Huck (Huckleberry) came to Edinger Surgical Options with rear legs bowed way out from his body and he couldn't walk normally. Huck tired easily with activities and would often choose to lie down rather than play. Gradually and over time, his hunched appearance and reluctance to be active increased, and so his family sought our specialists for an evaluation.

After reviewing the information provided by Huck's family and referring veterinarian, and a thorough physical exam, Huck was diagnosed with severe deformities of both femurs, and both of his patellas (kneecaps) stuck in lateral luxation (toward the outside of his knees). This means that Huck's cranial cruciate ligaments (CCL) which are similar to human anterior cruciate ligaments (ACL), were at high risk for failure, and both hips showed significant subluxation (partial dislocation) that could lead to hip osteoarthritis.

Our team discussed this diagnosis and treatment options with Huck's family, and they chose to move forward with planning the surgeries to correct both right and left femoral angular limb deformities and lateral patellar luxations (LPL). This planning started with a computerized tomography (CT) scan of both femurs from pelvis to tarsi, utilizing our in-house CT scanner.

The CT scans allowed our surgeons to assess the extent of the deformities and then to create digital 3D modeling to plan the complex bone corrections. They used this information to design and 3D print specific guides that would be sterilized and used during each of Huck's surgeries. Use of custom guides allows for a dry run surgical rehearsal prior to surgery, preparation of the implants for surgery, and an accurate correction for a very challenging problem. We created the 3D models and 3D printed guides in collaboration with fellow orthopedic surgeon, Dr. Jason Bleedorn, who now works at Colorado State University.

In July 2021, Dr. Edinger and Dr. Hoffman performed the right correction on Huck, and 8 weeks later, in Sept 2021, Dr. Eby and Dr. Hoffman performed the left correction. Because of the careful pre-planning with CT scans, 3D modeling and 3D printing, the three surgeons were able to move two difficult surgeries forward with great precision and success.

After each procedure, Huck was prescribed 8 weeks of guided rehabilitation, including progress rechecks every-2-weeks.

His family's diligence and consistency with his rehabilitation and activity restrictions were evident in his 2-week, 4-week and 6-week recheck exams. By carefully monitoring him and keeping him confined to one room, they had minimized his chances of slipping and falling, or irritating (licking or picking at) his incisions. He was healing well and progressively gaining strength, mobility and flexibility. At Huck's 11-week recheck, radiographs confirmed that both femurs had healed well and since his family was committed to daily controlled leash walks and regular massage and strengthening work, our surgeons recommended he be rechecked at 6 months out from his second surgery. In March of 2022, 6 months from his left side corrective surgery, Huck's healing and strength had progressed remarkably and our surgeons were pleased to release him to return to his normal activity.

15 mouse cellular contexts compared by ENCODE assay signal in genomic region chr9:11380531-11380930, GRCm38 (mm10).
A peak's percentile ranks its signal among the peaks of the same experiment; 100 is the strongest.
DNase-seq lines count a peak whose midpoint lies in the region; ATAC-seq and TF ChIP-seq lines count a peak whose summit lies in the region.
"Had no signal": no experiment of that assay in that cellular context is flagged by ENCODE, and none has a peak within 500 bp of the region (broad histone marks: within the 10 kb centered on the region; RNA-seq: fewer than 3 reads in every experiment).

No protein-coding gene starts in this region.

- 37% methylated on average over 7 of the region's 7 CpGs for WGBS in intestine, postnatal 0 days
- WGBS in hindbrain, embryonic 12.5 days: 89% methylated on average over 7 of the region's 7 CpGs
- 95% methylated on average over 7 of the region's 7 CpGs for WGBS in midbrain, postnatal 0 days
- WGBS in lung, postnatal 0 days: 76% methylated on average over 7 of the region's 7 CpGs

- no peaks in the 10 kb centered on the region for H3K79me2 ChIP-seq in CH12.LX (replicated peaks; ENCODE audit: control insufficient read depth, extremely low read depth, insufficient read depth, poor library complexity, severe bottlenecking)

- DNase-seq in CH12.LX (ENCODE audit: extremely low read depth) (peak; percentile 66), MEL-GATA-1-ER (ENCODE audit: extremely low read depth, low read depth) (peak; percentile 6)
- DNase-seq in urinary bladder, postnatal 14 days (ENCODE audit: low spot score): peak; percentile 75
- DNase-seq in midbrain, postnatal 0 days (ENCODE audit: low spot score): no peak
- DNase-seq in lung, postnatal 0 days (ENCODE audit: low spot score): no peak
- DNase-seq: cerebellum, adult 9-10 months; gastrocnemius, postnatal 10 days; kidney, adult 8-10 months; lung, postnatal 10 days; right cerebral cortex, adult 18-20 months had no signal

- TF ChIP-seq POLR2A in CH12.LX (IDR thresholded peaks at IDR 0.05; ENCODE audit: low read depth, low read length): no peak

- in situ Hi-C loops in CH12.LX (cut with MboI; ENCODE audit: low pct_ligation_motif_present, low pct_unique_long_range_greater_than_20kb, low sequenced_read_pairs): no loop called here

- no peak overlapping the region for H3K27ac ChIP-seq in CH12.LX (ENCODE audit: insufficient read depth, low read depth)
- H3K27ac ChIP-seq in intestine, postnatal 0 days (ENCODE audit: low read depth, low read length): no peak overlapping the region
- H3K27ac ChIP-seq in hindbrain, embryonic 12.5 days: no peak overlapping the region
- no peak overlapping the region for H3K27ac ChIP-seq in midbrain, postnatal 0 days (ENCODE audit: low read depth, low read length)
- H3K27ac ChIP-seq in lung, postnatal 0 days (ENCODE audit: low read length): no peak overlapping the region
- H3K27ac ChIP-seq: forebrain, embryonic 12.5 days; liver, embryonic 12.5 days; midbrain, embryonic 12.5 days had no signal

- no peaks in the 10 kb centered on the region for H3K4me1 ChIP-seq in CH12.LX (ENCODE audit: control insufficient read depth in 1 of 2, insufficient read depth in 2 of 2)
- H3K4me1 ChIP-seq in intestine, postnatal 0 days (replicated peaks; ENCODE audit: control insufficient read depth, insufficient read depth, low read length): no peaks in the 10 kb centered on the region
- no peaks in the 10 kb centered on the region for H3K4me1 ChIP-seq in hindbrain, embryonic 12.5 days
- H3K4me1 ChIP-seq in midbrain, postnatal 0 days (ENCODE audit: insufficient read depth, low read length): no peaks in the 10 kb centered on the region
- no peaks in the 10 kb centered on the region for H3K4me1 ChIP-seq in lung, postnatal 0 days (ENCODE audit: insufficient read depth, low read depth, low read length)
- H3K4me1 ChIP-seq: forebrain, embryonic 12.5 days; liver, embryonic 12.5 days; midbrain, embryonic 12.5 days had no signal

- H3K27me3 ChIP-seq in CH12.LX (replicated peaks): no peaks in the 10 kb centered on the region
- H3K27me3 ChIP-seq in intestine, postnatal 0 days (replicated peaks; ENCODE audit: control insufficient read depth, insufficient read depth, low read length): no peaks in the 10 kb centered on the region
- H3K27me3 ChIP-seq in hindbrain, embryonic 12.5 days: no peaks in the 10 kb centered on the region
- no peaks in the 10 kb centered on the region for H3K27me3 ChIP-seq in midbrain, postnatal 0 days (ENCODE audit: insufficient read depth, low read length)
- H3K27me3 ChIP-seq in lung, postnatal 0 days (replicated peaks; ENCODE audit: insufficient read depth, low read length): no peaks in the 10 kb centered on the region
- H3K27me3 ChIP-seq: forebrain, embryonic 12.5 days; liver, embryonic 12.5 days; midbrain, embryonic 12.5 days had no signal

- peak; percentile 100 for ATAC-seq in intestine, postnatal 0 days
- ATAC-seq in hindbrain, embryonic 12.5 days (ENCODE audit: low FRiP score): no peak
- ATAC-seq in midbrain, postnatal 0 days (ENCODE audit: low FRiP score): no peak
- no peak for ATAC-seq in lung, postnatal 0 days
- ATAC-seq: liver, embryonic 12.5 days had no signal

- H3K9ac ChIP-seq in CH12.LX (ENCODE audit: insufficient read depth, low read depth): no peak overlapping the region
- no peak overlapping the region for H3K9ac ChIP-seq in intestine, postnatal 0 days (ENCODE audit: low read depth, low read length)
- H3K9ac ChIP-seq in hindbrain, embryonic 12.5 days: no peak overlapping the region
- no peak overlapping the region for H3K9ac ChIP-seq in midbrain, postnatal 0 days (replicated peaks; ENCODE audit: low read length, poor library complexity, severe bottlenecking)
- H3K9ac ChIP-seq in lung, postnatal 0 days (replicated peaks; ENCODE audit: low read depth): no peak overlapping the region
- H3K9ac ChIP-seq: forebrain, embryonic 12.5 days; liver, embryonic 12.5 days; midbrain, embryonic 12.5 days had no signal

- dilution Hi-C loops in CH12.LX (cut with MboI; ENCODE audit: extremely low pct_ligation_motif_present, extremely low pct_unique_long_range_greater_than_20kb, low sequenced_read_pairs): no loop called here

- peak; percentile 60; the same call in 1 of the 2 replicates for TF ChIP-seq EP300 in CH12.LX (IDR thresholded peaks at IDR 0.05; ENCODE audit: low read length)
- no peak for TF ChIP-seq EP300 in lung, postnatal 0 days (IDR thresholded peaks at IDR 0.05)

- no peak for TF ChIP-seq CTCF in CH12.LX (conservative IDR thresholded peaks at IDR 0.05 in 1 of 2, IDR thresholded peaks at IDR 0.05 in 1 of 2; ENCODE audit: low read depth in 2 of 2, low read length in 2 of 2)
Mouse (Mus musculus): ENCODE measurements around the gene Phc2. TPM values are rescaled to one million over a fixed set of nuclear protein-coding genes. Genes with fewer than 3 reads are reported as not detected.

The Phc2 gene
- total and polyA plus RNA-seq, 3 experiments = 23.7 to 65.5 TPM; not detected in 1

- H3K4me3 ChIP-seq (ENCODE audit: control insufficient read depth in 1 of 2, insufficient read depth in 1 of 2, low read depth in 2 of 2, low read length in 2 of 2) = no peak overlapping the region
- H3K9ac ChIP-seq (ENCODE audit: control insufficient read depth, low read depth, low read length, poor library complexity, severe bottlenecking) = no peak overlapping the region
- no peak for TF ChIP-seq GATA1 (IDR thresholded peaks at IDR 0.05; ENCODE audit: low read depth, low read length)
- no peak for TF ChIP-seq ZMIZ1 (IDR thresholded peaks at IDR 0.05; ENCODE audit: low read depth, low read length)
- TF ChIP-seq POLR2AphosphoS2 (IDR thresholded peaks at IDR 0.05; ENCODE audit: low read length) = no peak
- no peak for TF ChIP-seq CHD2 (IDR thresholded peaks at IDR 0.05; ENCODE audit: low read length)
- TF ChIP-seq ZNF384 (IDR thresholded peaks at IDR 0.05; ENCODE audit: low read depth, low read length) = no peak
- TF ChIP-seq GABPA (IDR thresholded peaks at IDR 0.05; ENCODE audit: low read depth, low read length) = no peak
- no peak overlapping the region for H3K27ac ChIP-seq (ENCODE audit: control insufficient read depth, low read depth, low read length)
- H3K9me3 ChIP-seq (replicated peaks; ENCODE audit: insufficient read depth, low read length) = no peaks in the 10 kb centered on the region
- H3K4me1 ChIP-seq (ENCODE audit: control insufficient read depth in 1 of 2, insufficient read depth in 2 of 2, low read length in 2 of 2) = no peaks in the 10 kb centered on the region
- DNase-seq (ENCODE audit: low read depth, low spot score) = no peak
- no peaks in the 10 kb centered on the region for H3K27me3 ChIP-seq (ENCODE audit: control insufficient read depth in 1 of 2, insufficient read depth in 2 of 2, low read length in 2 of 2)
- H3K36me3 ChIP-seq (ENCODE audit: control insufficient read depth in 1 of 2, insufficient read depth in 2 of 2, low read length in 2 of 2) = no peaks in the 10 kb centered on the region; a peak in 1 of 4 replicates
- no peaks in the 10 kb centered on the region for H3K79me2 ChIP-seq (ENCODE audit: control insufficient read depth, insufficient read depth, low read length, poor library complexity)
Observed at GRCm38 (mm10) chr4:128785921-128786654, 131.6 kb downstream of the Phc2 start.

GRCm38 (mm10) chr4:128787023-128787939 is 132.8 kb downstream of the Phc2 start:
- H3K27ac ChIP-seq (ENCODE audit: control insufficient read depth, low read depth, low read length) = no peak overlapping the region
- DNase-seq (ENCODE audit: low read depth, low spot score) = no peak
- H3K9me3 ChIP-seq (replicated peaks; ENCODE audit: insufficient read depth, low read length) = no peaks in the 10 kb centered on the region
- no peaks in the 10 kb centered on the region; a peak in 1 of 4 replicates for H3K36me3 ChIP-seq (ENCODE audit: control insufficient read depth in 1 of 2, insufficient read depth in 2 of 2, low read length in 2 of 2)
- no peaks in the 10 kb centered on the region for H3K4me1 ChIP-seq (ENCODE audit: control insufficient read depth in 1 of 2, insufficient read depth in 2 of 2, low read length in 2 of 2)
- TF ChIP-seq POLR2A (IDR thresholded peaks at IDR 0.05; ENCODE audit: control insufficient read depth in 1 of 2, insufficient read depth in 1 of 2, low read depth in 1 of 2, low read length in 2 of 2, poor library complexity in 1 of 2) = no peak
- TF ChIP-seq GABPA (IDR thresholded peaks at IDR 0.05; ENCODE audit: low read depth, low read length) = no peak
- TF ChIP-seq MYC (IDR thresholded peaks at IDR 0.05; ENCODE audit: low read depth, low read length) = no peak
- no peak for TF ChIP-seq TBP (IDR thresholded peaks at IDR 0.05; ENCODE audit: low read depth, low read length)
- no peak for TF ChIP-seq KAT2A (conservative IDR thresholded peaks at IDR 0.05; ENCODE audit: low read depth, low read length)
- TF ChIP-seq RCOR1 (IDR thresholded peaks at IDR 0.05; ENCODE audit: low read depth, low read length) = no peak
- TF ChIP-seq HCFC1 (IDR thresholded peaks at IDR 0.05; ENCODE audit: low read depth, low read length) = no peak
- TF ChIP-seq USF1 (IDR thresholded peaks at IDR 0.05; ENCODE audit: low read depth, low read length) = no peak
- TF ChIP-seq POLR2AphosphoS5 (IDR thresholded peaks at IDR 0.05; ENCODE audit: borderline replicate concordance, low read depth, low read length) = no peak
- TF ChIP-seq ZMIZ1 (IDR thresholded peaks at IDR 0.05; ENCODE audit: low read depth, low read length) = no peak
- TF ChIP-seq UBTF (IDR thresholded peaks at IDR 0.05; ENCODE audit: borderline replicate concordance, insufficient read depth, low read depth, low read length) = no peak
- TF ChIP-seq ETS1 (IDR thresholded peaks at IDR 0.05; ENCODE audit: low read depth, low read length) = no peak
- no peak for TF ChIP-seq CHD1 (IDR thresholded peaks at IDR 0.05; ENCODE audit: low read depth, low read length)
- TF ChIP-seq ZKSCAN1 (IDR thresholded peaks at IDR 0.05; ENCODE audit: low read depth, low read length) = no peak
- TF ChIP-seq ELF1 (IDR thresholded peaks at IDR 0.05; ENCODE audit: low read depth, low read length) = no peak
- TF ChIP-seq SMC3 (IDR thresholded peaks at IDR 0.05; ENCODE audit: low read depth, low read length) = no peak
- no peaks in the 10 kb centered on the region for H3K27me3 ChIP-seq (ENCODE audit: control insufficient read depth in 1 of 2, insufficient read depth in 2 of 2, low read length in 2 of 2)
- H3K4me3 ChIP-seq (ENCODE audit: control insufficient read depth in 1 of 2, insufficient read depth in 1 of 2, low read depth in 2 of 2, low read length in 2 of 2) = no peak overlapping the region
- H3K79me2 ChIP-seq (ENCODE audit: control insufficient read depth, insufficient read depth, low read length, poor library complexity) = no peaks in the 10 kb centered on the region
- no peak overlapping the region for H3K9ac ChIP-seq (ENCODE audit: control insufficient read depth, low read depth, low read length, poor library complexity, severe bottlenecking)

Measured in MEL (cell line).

Every limb deformity is unique, and many are treatable. The surest way to explore available options is to speak with an orthopedic specialist. Radiographs and CT scans are often used to help evaluate the bones and aid the diagnosis and decision-making process. Our surgeons carefully employ pre-operative planning techniques such as 3D modeling and 3D printing, to maximize the success of surgery by more completely understanding the location and magnitude of the deformity, to plan the location of the cuts in the bone, to ensure that optimum implants are utilized, and to tailor the recovery phase for each individual family.

“We are so glad we partnered with Edinger Surgical Options because they had the experience, creativity and capability to recommend options and show us what was possible. We are so glad 3D modeling and printing could be used to guide the surgical correction of Huck's very unusual femur bones. Now our Huck is happy – running, jumping and playing as if he had always been this way. We are pleased with the outcome and we highly recommend Edinger Surgical Options to anyone seeking orthopedic expertise and guidance.”

-Jacob & Emily Hunsberger

For more information on angular limb deformities and how they are treated, please see the Angular Limb Deformity link on our Orthopedic Disorders page, or feel free to call (608-845-0002 ) or email us .

For more information about physical rehabilitation, please visit Madison Canine Rehabilitation & Acupuncture , or give them a call at (608) 492-3250 or email them at .